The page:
Can we use Desert Sand in Construction?
Sand is in great demand all around the world and is utilized extensively in a variety of sectors, particularly construction. It is known as a component of the modern world. In fact, the demand for construction sand is growing faster than the available supply. With deserts abounding in it, it’s easy to believe that sand is a virtually limitless resource. But desert sand, on the other hand, has limited use; the grains are too smooth and fine to bond together, making it unsuitable for use in concrete.
Why is sand important?
Sand is the most used material on the planet. Used in a variety of industries, it is also the most used resource due to the growing demand for high-quality sand.
“The essence of the crisis is that we do not fully understand this material. We do not fully understand the impact of where we are taking it. Sometimes you don’t even know where it comes from or how much it comes out of the river. I do not know. do not know.”
(Geneva Observatory Global Sand Observatory, Louise Gallagher)
Unlike other materials and resources, policymakers do not know how much sand is used each year. The United Nations Environment Program (UNEP) is based on reports on cement usage. They were able to come up with a figure of 5 billion tons of stadium. According to scientists, it goes beyond what can be responsibly used each year.
Crushing rocks can produce more sand, but some countries are facing a shortage that they are beginning to destroy natural habitats that directly affect the ecosystems of certain regions.
Why we can’t use Desert Sand in Construction?
Let us now look at why desert sand is considered unsuited for building purposes.
The qualities of desert sand are listed below, and they are all against construction standards.
- Desert sand is round in shape.
- They have a smooth surface finish.
- The particle size of the desert sand is very fine.
- They are slightly alkaline in nature.
- Round Shape:
The sand used in the building should be angular in shape in order for the sand particles to pack tightly together, leaving no gap between them. The majority of desert sand particles are spherical, which results in holes between them due to their poor interlocking ability.
- Smooth surface finish:
To generate a strong bond strength with cement and coarse aggregates, construction sand should have a rough surface finish. The flat surface of desert sand does not meet these requirements because it weakens the binding strength of concrete components.
- Fine sand particles:
To achieve the specified design strength, the particle size of the building sand must pass the sieve analysis test. Desert sand’s fineness prevents it from being utilized in buildings since it fails the sieve analysis test.
Because sand acts as a filler between the coarse aggregates, it should be big enough to meet this requirement.
- Alkaline in nature:
When we utilize sand with an alkaline concentration in it, the concrete loses its strength. When water evaporates in the desert, the salt content of the sand is left behind.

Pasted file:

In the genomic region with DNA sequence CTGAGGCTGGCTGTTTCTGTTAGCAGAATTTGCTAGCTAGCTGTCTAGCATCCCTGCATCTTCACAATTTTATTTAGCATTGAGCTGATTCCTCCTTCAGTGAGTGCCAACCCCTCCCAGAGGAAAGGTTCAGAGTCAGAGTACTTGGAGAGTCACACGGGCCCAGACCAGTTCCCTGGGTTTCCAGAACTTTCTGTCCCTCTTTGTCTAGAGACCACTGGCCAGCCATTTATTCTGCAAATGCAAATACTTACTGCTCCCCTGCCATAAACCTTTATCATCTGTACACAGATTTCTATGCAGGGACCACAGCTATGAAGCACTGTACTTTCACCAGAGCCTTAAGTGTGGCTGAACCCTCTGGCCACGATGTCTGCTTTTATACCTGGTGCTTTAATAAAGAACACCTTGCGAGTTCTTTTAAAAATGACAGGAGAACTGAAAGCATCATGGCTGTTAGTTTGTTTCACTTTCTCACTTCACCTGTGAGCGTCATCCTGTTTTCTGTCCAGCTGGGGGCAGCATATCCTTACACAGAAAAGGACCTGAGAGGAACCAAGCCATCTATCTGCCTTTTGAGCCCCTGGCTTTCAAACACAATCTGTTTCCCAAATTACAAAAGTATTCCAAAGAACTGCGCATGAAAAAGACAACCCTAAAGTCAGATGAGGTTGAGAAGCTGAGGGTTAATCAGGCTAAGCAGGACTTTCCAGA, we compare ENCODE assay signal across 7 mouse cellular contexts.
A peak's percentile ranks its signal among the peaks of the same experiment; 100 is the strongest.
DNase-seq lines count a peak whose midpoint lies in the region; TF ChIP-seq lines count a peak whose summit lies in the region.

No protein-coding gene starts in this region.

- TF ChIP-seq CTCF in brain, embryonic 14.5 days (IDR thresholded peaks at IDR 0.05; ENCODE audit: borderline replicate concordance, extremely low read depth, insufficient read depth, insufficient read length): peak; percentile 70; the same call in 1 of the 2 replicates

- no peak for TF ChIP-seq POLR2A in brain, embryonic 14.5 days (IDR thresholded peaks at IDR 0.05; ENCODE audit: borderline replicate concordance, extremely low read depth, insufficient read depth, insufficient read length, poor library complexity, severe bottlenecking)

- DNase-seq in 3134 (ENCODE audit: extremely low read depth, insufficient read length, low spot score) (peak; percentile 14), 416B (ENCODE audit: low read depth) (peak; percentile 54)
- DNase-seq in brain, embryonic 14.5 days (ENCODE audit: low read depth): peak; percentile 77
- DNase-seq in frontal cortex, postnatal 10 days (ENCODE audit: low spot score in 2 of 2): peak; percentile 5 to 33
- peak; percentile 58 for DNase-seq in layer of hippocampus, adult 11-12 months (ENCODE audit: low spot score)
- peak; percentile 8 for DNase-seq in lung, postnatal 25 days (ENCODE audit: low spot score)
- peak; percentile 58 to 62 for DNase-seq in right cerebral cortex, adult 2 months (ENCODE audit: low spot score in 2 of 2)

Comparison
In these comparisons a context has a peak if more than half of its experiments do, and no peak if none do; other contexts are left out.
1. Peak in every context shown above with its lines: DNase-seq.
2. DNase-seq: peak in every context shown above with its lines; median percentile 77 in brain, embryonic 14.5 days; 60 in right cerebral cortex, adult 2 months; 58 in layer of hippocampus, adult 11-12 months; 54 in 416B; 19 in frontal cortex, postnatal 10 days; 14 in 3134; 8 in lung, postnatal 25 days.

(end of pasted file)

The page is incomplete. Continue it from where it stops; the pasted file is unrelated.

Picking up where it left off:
As a result, desert sand is once again designated inappropriate for use in construction projects.
We can use desert sand in the following cases:
There are some researchers focusing on this sand in China recently.
- When there are no other choices and there is a lot of it, desert sand can be utilized, but it will result in concrete with low strength. This may not be an issue for some applications.
- Yes, you may use it in concrete as long as it meets the guidelines (standards and specifications). Grading, fineness, absorption, and harmful chemicals should all be tested.
- There are some excellent desert sands available for construction. Extra fineness, on the other hand, maybe an issue in terms of workability but beneficial in terms of stability and cohesiveness.
- If you combine it with other sizes to make the combination within permissible limits, you can use it. If the desert is near the sea, you should also wash it to eliminate dust and check the chloride and sulfate levels.
A suggestion is “Don’t use the desert sand in construction until its researchers find a way to use it in construction.”
The desert sand, which has been exposed to the wind for many years and has been sharpened and rounded, is very beautiful. However, the grains are too small and too round to be used as concrete for construction or as earth and sand for landfills. Due to the finer and smoother nature of desert sand grains, their surface chemistry would be unable to provide a sufficient number of multi-directional chemical connections. The slurry will slide and the concrete will be weak if the grain size is too tiny. The structure of desert sands is open, with minimal interlocking between sand grains. These bonding bridges give significant bearing strength if the sand is maintained dry. When the sand becomes moist, however, the bridges soften, and when they become overloaded, they crack and fall. Sand from the desert generally contains a lot of salt, which is harmful to concrete since it rusts the steel reinforcing and reduces the concrete’s strength.
By looking at all the characteristics and properties we may say that Desert Sand is not suitable for construction and must be avoided until new technologies make it useful for construction purposes.